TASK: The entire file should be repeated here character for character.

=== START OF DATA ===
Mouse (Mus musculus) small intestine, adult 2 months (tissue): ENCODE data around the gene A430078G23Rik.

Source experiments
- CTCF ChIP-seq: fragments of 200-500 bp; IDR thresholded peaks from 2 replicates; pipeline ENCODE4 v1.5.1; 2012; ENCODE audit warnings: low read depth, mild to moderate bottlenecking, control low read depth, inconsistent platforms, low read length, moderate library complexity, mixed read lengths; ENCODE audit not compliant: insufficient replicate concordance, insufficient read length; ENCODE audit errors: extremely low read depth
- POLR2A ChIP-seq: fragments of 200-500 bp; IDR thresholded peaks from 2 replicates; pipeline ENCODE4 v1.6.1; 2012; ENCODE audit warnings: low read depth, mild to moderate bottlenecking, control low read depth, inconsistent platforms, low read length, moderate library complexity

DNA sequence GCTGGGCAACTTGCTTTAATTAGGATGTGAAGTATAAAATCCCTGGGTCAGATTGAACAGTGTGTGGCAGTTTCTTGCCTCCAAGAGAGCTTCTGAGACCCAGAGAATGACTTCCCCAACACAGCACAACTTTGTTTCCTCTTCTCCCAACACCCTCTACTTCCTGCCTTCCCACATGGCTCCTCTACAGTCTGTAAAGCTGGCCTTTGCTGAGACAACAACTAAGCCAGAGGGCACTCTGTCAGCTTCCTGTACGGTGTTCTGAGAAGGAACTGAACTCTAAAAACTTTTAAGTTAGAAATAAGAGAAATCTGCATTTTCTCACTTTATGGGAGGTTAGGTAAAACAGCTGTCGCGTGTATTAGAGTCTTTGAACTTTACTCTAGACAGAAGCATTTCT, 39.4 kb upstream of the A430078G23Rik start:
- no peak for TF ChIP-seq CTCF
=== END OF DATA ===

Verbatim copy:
Mouse (Mus musculus) small intestine, adult 2 months (tissue): ENCODE data around the gene A430078G23Rik.

Source experiments
- CTCF ChIP-seq: fragments of 200-500 bp; IDR thresholded peaks from 2 replicates; pipeline ENCODE4 v1.5.1; 2012; ENCODE audit warnings: low read depth, mild to moderate bottlenecking, control low read depth, inconsistent platforms, low read length, moderate library complexity, mixed read lengths; ENCODE audit not compliant: insufficient replicate concordance, insufficient read length; ENCODE audit errors: extremely low read depth
- POLR2A ChIP-seq: fragments of 200-500 bp; IDR thresholded peaks from 2 replicates; pipeline ENCODE4 v1.6.1; 2012; ENCODE audit warnings: low read depth, mild to moderate bottlenecking, control low read depth, inconsistent platforms, low read length, moderate library complexity

DNA sequence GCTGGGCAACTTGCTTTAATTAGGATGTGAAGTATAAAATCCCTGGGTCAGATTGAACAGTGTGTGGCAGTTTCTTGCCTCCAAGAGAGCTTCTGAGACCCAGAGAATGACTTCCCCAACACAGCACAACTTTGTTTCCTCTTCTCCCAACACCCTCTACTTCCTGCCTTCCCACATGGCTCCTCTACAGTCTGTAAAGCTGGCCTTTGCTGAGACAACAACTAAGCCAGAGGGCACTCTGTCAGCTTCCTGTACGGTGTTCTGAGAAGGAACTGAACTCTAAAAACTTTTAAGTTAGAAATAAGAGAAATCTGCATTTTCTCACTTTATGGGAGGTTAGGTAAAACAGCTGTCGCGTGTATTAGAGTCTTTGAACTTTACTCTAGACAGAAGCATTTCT, 39.4 kb upstream of the A430078G23Rik start:
- no peak for TF ChIP-seq CTCF